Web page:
We have been praying for the Lord to make us His vessel of bounty. Then one day I learned that good intention is not enough. When you pray to be the vessel of His blessing, you have to live it with all your heart, all your might, all your senses. You cannot just do it when you feel like doing it. It is a duty, not something that you do when you have some spare time, then you do not do when you feel busy.
One evening, after dinner at a restaurant, Hubby and I had an experience that might means nothing to most people, but touched me very deeply.
In Jakarta, you will find a lot of street sellers walking around the street curbs offering you their goods. Some will wait on the street sides and when the traffic light turns red, they will snake around the many vehicles that were waiting for the light to turn greens, offering their merchandise: drinks, tissues, cigarettes, snacks, children's toys, shawls, etc. Some of the sellers are just as young as an eight-year-old boy or girl. You will also see a lot of beggars, some with babies.
I never open my car window to buy anything when I drive alone, because it's been known that some of these sellers or beggars cooperate with bad guys to rob you once you open the car window, but when I'm with Hubby, we usually will buy tissues from children seller. We don't use too much tissues in our home, we are trying to live a greener life and use washable cloth napkins instead, yet we just want to buy something from the children.
Some might say we're making it worse by "supporting" the child labor, but let me tell you, when you see someone who needs help in front of you, and you know that you can do something to help, even in the smallest way, you just do it. You don't tell them to go to some foundation with detailed proposal for donation. You don't preach about banning child labor in third world country. I live in a place where many people make as little as five bucks a day for a family of five. When empty stomach needs food, and children can help by selling tissues after school, I would not dream to judge the parents. I wish I know how to solve the problem, but since I don't, I would just do what's right in front of me to help. Selling tissues on the street is hard, honest work. Who am I to judge?
We never, ever, though, giving money to beggars, not the ones with children - because most of the children are rented for money, or even kidnapped -, and definitely not the ones who looks young and healthy. Sometimes we will give money to beggars who looks too old or sick to work, but on principle, we don't give money to people who beg instead of work. It's our principle.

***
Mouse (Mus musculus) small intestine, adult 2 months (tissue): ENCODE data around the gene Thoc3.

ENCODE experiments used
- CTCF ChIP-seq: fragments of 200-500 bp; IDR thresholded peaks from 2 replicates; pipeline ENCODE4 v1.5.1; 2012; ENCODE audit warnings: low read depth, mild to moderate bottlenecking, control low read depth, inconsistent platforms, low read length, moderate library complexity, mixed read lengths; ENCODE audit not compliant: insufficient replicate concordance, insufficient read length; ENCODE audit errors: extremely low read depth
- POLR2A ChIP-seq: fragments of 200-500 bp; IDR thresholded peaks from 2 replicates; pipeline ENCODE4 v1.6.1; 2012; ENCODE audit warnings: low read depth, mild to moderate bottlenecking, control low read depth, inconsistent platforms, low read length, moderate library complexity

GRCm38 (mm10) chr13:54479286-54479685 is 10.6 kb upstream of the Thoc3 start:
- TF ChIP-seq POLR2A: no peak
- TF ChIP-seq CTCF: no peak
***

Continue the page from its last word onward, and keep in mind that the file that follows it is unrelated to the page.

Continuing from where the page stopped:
Let's get back to what happened after dinner. Hubby and Michael had been out of the door before me, I was still in front of the cashier finishing payment for our meals. When I went out the door, a young man carring two baskets filled with "semprong" - crepes like cookies - offered me to buy something of his basket. I was busy putting change back into my wallet, so I just smile and automatically said no and hurried back to the car where Hubby was waiting.
Then I got the surprise and shame of my life. Hubby, still carrying Michael, walked right back, handed the seller some money, and asked. "How much will I get for this amount?" The man's face immediately lighted up, after finishing our transaction, he held my husband's arm and said, "Thank you so much, Sir. I pray that God will bless you with a lot of bounty."
Back in the car, Hubby said, "It's almost nine o'clock, Honey. That man must have been walking around trying to sell the cakes for hours, and the baskets are still full. If I didn't buy something, he will have no money to bring home to his family. He is an honorable man, doing an honest job. He is not begging for money, he is willing to work hard for it, and we should respect that. The money I gave him for the semprong is just peanuts, but look how happy he became. I just pray that to him it is more than just money. I pray that he took it as a sign from the Lord to keep going on and work."
Then and there. God was speaking to ME. Through my husband. I'm not a scrooge, but I was in such a hurry that I did NOT see. I failed to see what Hubby saw: a hardworking man who needed our help. I have been praying to be the vessel of the Lord's bounty, yet when the opportunity present itself for me to do so, I failed to recognize it. Shame, shame.
We are all living a busy lives. Yet, it's not an excuse to be ignorant. I have let my hurrying blinded me from doing the duty that the Lord has assigned to me. In every bounty that the Lord blessed us with, there is a part which He meant to give to other people who need it, and He assigned US to do it for Him. So if we keep everything, or fail to do so, we literally steal from the Lord.
I always complain how ignorant my husband can be. How careless he is. How he cannot find anything, even when the thing he was looking for was right in front of his eyes. Yet I was the one who was ignorant. I was the one who was careless. Failure to find a bottle of shampoo in a drawer full of supplies is one thing. Failure to see a needy man right in front of us, when we have been praying for the Lord to help other people, is definitely another! Failing to help someone who should receive our help, is failing to do so for the Lord.
Thank you, Lord, for the great lesson of generosity. True generosity.
"And the King will say to them in reply, 'Amen, I say to you, whatever you did for one of these least brothers of mine, you did for me.
What you did NOT do for one ot these least ones, you did NOT do for me.' "
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